Washington D.C. [USA], Jun 26 (ANI): Knowing a little bit more about human trafficking could help save someone and so, a recent research has highlighted the need for education and training.

Full Story >>

Boozing makes ageing clock tick faster

Updated: Jun 26, 2017 10:57 IST     

Washington D.C. [USA], Jun 26 (ANI): Next time you reach for that glass of whiskey, you may want to rethink as a recent research has revealed that the more alcohol you drink, the more your cells appear to age.

Full Story >>

Improving cancer detection with help of body noise

Updated: Jun 26, 2017 07:40 IST     

Washington D.C. [USA], Jun 26 (ANI): According to a recent research, body's own 'seismic noise' can help improve the cancer detection.

Full Story >>

Wound healing goes up in cigarette smoke

Updated: Jun 26, 2017 07:35 IST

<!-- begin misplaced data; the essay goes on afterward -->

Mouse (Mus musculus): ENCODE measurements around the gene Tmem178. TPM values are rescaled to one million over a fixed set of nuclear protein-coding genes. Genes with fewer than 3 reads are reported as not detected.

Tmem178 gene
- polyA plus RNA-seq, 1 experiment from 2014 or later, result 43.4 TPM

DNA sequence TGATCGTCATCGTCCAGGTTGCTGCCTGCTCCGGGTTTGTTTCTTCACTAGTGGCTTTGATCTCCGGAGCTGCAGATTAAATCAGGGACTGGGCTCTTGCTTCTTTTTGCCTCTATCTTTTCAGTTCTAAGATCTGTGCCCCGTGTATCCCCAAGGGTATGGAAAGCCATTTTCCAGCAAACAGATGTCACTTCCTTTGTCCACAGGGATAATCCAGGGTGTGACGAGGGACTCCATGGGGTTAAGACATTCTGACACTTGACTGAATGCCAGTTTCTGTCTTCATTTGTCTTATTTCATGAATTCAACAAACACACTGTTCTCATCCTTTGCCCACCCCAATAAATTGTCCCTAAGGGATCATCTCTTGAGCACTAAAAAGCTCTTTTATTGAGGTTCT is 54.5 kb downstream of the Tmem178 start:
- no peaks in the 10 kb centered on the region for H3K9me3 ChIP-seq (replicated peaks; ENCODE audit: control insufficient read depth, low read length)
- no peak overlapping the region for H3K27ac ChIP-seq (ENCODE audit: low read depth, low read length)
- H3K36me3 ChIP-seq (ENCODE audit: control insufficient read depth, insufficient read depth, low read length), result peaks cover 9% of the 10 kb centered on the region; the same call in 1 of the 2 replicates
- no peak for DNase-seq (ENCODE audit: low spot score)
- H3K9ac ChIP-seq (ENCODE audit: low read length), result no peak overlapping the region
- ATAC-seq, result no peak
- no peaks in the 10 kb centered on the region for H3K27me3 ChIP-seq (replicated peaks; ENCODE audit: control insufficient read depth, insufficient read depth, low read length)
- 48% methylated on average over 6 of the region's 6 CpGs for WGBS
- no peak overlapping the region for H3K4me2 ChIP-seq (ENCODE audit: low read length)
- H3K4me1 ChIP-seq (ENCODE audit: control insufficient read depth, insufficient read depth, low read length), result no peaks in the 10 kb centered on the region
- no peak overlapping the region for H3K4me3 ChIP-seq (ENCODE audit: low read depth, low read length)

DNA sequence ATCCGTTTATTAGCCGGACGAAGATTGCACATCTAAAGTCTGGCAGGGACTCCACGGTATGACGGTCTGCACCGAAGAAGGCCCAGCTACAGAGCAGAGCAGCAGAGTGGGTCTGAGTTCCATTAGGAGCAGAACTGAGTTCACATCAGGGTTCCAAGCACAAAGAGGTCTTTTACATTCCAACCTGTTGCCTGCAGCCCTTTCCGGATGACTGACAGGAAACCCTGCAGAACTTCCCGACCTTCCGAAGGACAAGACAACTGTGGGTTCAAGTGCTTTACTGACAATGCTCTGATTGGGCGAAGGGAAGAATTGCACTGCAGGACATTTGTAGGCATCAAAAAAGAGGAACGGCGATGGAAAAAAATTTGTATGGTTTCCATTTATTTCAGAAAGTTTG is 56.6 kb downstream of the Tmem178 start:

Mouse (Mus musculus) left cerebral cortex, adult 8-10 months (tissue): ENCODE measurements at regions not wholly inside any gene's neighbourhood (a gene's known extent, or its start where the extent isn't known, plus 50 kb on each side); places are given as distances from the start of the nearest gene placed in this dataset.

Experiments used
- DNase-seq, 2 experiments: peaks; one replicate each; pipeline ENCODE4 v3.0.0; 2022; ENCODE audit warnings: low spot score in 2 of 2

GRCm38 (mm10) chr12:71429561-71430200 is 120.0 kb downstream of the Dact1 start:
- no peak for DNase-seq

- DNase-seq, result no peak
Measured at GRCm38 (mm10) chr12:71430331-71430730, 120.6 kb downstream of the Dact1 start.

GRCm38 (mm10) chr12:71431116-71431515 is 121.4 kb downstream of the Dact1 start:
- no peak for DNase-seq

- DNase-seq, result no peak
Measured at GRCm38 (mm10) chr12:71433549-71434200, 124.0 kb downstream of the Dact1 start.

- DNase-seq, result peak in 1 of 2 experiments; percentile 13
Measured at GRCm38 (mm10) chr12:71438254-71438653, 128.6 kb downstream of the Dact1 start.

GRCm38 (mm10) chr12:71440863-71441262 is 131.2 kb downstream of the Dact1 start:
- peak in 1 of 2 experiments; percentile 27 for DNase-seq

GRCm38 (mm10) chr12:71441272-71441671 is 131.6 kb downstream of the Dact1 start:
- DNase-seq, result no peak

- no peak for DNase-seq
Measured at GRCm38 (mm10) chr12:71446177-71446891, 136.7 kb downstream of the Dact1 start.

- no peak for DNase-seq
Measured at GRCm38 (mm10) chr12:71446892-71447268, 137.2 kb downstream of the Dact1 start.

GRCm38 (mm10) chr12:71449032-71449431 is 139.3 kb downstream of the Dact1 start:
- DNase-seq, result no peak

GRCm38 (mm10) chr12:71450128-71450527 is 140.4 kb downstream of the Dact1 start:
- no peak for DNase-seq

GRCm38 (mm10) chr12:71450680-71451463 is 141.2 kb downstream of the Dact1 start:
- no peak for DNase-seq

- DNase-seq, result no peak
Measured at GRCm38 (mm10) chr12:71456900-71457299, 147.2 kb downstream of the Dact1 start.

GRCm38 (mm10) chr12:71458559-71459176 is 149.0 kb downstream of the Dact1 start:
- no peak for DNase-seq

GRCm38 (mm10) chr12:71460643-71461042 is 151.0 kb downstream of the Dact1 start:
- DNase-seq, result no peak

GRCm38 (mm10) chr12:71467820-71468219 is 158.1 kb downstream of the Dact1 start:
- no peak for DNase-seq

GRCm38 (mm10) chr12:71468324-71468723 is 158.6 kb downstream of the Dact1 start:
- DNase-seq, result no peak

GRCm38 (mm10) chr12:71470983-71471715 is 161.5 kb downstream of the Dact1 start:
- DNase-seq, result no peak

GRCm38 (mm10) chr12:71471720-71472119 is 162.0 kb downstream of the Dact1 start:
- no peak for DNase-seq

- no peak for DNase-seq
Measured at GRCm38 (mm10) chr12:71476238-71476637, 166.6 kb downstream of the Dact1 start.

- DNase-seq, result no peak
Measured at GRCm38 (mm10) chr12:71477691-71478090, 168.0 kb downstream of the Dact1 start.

Washington D.C. [USA], Jun 26 (ANI): When it comes to wound healing, vaping may be better than cigarette smoking, according to a recent research.

Full Story >>

Paracetamol during pregnancy can put unborn boys at risk

Updated: Jun 25, 2017 14:45 IST     

New Delhi [India] June 24, (ANI): Pregnant? You may want to rethink popping those paracetamol pills as a recent study has suggested that doing so can harm the masculinity of your unborn son.

Full Story >>

Excessive texting is bad for your wrists

Updated: Jun 25, 2017 11:48 IST     

New York [US], June 25 (ANI): Texting, the thing we do most with our phones, takes a toll on our health.

Full Story >>

Ozone exposure ups autism odds in at-risk people

Updated: Jun 24, 2017 19:47 IST     

Washington D.C. [USA], Jun 24 (ANI): Elevated exposure to ozone can put individuals with high levels of genetic variation at an even higher risk for developing autism than would be expected by adding the two risk factors together, according to a recent analysis.

Full Story >>

Washington D.C. [USA], June 24 (ANI): People suffering from advanced kidney cancer, we have some good news for you.

Full Story >>